The with “civil rights” and the common

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The Republican party during the 1860’s was known as the party more
concerned with “civil rights” and the common American. This came about through
a series of sweeping changes in the party that occurred during two major time
periods: the 1860-1864 and 1864-1868. The changes in the party reflected the
attitude in the North as opposed to the confederate, democratic South. The main
issue that divided the two was slavery and its implications for control of the

The best illustration of the party’s anti-slavery sentiment (as
contrasted to abolitionism) in 1860, is the fact that although the party was
against slavery , it refused to attempt to stamp it out of the regions it was
already present. For example, in the Republican Party Platform for 1860, the
party states its abhorrence for slavery and declares that slavery should not be
instituted into new territories, but it never tries to outlaw it from Southern

“That the normal conditions of all the territory of the United States is
that of freedom…and we deny the authority of Congress, of a territorial
legislature or of any individuals, to give existence to Slavery in any Territory
of the United States.”
In the first four years of the 1860’s, the North and South waged war
over these issues, with the Republican North emerging victorious. The
Republicans took charge of the national political power. Although he worked
with an anti-slavery platform, President Lincoln attempted to make a generous
peace with the South, with hopes of expanding the power of the Republican party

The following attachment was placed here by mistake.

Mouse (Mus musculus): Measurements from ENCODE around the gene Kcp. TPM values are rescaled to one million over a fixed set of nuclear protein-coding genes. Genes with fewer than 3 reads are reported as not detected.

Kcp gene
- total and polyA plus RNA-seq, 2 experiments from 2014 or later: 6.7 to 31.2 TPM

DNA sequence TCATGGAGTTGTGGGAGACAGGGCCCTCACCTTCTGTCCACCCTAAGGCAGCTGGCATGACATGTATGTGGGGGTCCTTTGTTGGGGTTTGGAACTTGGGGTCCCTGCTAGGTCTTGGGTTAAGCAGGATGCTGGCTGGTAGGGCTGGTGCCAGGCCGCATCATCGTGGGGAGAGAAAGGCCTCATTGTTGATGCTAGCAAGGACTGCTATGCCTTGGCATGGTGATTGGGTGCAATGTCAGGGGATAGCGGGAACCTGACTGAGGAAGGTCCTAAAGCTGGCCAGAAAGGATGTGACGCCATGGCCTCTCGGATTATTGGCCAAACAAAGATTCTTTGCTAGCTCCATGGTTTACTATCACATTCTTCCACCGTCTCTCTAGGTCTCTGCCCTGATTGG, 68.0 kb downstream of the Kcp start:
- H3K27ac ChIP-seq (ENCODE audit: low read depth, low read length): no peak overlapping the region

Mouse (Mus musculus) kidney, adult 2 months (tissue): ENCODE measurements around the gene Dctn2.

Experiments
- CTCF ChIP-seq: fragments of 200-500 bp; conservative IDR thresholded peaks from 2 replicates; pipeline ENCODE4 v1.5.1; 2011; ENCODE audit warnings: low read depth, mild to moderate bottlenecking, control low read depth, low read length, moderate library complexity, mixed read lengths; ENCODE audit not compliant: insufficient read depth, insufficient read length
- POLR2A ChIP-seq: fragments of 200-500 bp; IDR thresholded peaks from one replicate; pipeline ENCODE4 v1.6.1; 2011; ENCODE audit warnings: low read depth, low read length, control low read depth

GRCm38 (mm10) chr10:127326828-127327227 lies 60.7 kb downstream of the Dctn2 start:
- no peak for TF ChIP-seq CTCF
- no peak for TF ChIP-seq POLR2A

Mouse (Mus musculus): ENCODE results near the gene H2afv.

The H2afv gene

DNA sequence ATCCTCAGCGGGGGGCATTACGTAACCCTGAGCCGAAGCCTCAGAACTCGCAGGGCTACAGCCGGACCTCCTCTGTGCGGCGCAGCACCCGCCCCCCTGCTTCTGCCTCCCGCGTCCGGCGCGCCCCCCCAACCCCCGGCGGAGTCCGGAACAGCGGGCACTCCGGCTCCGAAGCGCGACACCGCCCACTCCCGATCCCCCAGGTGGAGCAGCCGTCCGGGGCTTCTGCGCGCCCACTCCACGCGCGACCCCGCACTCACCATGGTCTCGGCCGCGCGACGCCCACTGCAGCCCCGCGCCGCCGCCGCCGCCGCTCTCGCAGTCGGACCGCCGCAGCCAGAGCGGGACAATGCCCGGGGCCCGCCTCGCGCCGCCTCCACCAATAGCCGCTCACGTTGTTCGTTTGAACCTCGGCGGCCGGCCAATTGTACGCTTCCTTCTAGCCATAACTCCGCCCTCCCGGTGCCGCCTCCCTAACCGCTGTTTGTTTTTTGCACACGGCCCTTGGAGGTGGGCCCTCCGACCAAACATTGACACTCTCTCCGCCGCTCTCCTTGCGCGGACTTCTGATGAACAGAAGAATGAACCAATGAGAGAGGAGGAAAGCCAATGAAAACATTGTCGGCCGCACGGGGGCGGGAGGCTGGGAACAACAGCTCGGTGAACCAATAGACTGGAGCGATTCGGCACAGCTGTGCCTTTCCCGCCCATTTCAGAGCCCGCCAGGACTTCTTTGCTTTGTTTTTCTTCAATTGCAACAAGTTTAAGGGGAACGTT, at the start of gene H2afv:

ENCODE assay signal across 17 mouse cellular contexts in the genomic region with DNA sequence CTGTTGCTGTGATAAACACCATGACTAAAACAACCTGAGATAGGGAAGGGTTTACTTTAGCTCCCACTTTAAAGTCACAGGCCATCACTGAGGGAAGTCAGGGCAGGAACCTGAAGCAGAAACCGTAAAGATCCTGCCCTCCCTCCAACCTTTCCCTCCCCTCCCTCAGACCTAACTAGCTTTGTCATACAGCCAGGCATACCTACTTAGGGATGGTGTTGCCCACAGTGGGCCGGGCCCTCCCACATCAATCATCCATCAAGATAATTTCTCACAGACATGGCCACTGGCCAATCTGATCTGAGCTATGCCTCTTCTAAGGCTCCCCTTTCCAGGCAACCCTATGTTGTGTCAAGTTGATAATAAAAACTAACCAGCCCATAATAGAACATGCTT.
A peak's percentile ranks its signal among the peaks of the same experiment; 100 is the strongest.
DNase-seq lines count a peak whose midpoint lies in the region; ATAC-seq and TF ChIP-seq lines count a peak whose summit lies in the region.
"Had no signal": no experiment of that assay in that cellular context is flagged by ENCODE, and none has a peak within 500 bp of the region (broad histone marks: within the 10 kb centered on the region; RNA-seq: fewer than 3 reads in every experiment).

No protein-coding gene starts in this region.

with support from the South. Examples of this can be found in the fact that
Confederate officials were not barred from public office, compensation for lost
slaves was not ruled out and Lincoln hinted that he would be generous with
pardons to rebel leaders. With the Emancipation Proclamation, the Republicans
gained freedom for slaves, but not social or political equality.

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During the years of 1864-1868, the Republican platform again changed
with the public opinion in the North to one of abolition. In the platform for
the National Union Convention, the party affirmed its support for an Amendment
to “terminate and forever prohibit the existence of slavery within the limits or
jurisdiction of the United States.” The 13th Amendment confirmed the death of
slavery. However, the so-called “Black Codes” that Southern governments
implemented forced abolitionist Republicans in Congress to clash with President
Andrew Johnson over the passage of a new Freedmen’s Bureau bill and a Civil
Rights Act. This clash signified a division between the old Republican values
of tolerance and the new platform of slave rights. This led to the passage of
the 14th amendment, which declared all slaves as citizens and defined their
voting privileges as equal to every other citizen. The radical republicans had
achieved their goal. With freedmen able to vote, the Republic party would be
able to carry more of the Southern states in elections and maintain control.

Near the end of the Reconstruction Era, the Republican party underwent
even more changes. With the slavery issue settled in their eyes, scandals in
the party, and the threat of violence from various hate groups keeping freedmen
from voting, its attentions began to turn elsewhere. The metamorphosis that the
party underwent through the 1860’s was a direct result of the popular opinion in
the North at the time. As the detestment of slavery grew in the North, so did
the Republican legislation grow more severe against it, starting with the party
platforms and ending with the ratification of the 14th Amendment.
Category: History

Categories: United States


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